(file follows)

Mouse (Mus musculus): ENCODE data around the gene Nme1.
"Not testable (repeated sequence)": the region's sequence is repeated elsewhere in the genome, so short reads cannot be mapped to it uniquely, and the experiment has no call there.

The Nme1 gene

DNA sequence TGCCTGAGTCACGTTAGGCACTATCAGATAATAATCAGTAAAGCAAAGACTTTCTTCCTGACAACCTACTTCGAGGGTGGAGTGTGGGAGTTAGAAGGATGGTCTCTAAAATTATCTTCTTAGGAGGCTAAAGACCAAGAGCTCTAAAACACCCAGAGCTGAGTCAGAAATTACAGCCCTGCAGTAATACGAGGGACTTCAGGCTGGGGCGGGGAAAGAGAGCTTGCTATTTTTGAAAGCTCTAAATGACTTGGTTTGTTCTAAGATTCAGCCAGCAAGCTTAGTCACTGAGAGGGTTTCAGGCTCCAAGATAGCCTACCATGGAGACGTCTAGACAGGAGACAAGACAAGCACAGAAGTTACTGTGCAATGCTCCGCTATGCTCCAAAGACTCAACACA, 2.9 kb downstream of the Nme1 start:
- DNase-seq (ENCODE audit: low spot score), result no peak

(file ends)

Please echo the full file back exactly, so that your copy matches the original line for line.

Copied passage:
Mouse (Mus musculus): ENCODE data around the gene Nme1.
"Not testable (repeated sequence)": the region's sequence is repeated elsewhere in the genome, so short reads cannot be mapped to it uniquely, and the experiment has no call there.

The Nme1 gene

DNA sequence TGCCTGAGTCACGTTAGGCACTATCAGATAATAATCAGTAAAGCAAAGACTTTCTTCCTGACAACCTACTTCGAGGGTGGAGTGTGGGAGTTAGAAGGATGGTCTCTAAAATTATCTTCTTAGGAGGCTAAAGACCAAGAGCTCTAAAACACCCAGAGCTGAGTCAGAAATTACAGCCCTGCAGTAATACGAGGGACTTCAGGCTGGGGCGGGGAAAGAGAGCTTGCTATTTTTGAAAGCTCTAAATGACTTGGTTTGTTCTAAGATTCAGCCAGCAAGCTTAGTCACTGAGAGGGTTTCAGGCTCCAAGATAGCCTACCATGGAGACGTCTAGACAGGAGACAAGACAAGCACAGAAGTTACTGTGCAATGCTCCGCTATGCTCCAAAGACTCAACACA, 2.9 kb downstream of the Nme1 start:
- DNase-seq (ENCODE audit: low spot score), result no peak